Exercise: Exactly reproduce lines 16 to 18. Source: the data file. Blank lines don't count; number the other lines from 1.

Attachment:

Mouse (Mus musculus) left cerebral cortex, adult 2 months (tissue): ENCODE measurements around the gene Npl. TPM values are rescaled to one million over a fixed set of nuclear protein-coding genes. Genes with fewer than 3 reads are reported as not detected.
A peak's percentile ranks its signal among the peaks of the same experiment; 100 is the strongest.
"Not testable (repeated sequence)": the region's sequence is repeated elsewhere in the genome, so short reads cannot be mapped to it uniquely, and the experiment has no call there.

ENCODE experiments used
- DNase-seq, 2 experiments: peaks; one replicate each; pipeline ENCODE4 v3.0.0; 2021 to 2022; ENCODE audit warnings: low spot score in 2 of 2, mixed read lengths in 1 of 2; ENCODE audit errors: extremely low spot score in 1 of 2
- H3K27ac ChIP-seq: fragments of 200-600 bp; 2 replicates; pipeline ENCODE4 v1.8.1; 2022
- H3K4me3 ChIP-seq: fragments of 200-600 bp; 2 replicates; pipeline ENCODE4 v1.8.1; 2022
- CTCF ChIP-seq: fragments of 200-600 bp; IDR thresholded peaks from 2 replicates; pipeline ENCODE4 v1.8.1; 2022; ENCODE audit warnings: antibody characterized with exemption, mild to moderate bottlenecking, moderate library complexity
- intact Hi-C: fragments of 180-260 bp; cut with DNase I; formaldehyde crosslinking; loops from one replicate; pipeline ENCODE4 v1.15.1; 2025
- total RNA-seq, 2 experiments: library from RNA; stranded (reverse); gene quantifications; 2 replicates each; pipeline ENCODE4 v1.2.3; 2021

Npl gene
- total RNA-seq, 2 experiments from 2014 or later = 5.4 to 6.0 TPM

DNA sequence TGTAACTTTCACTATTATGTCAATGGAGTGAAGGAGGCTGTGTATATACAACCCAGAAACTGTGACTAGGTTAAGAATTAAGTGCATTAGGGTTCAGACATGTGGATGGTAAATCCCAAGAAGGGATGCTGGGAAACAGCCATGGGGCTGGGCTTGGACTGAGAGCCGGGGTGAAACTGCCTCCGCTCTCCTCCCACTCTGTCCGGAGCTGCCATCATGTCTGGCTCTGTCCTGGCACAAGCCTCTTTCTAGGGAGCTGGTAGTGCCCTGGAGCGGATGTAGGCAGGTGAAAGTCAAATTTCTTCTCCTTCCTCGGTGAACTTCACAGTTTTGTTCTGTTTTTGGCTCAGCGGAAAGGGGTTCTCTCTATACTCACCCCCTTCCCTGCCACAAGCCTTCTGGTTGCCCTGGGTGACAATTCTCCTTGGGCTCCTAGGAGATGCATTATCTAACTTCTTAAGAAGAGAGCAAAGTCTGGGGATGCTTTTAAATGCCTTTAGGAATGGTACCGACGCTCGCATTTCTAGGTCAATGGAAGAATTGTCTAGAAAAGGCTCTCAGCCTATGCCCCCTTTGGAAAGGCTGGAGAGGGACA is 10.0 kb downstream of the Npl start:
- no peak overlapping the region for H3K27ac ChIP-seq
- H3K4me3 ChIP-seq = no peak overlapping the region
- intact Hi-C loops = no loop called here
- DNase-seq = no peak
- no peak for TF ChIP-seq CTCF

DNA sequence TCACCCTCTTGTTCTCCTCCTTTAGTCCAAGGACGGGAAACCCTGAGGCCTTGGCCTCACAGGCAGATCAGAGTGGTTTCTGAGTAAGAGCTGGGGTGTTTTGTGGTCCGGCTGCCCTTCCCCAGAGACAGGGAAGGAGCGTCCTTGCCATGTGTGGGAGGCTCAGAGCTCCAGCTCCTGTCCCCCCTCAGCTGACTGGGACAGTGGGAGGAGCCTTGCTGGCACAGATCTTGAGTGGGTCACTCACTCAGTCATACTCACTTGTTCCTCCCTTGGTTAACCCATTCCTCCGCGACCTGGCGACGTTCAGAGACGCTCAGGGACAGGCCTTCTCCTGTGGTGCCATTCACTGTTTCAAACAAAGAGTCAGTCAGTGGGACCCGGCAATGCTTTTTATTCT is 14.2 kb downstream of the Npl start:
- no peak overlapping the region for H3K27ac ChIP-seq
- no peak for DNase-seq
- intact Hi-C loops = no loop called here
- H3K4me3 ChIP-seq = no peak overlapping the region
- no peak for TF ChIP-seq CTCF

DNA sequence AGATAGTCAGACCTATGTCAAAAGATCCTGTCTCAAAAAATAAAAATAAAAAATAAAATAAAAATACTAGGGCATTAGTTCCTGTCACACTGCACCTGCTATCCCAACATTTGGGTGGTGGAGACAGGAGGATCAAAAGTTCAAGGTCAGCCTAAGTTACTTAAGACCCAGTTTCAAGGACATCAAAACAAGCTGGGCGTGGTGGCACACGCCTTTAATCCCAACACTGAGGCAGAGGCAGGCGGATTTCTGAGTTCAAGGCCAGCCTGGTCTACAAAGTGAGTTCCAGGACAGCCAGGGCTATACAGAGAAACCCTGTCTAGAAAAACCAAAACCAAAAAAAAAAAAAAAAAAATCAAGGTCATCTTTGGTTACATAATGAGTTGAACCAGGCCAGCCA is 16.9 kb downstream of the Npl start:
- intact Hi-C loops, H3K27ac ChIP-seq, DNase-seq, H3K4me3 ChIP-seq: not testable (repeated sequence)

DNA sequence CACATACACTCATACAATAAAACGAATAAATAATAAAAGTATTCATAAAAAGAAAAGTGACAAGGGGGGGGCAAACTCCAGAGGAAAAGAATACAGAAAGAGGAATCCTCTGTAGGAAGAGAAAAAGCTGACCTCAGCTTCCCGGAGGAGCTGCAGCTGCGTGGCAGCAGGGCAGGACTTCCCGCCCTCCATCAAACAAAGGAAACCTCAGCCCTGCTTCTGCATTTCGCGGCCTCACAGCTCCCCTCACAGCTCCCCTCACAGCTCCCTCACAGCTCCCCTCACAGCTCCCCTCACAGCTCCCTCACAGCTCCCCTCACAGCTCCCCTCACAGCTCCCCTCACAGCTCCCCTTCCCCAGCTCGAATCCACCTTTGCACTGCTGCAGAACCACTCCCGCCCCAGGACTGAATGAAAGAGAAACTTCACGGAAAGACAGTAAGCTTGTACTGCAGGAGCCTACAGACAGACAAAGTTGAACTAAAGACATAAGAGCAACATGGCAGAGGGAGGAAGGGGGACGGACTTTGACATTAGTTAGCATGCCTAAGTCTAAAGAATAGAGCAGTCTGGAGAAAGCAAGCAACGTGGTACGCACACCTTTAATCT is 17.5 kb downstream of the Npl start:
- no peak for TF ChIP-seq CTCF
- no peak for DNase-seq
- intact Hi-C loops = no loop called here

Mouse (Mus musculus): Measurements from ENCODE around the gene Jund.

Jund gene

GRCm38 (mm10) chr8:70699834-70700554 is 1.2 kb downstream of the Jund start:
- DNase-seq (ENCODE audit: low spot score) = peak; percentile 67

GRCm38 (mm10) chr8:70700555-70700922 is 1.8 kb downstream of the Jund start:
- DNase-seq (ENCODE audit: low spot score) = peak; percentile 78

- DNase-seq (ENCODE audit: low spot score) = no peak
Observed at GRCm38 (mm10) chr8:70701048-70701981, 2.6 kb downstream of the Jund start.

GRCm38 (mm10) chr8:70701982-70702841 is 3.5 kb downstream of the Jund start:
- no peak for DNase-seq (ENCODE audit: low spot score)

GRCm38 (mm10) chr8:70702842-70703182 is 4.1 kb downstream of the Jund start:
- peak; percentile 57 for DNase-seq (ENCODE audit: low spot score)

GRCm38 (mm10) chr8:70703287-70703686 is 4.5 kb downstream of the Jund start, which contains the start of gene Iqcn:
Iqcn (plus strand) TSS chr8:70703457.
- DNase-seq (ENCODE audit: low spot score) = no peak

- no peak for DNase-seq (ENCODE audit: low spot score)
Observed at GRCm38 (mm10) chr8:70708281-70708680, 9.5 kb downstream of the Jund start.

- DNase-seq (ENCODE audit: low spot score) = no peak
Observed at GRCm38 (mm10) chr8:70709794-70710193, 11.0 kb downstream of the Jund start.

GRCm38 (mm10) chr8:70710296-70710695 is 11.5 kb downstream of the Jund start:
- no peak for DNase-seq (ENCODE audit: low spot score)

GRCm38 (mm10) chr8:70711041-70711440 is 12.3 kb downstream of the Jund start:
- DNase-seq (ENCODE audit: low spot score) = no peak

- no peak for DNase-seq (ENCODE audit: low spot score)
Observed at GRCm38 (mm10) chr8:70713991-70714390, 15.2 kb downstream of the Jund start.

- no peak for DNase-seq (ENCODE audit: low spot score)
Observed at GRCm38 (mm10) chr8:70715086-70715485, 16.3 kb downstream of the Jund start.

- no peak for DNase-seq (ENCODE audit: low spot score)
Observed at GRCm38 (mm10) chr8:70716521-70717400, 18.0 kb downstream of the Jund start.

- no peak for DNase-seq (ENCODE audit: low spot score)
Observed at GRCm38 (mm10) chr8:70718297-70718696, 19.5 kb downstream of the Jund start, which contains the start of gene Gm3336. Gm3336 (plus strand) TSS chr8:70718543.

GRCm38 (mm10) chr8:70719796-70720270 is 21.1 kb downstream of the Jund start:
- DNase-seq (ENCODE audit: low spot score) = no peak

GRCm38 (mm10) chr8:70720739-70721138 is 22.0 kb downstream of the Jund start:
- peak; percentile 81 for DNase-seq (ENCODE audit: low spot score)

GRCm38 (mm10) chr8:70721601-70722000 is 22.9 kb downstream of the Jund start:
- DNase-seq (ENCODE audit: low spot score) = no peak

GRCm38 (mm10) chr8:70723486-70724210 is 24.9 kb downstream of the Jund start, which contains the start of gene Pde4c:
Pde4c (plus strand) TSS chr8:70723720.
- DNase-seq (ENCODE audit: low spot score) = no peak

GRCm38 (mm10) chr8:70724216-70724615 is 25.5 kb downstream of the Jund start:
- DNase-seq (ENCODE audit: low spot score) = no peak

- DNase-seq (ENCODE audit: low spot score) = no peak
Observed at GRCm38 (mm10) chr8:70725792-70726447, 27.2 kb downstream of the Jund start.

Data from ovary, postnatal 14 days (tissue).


- intact Hi-C loops = no loop called here
- DNase-seq = no peak
- no peak for TF ChIP-seq CTCF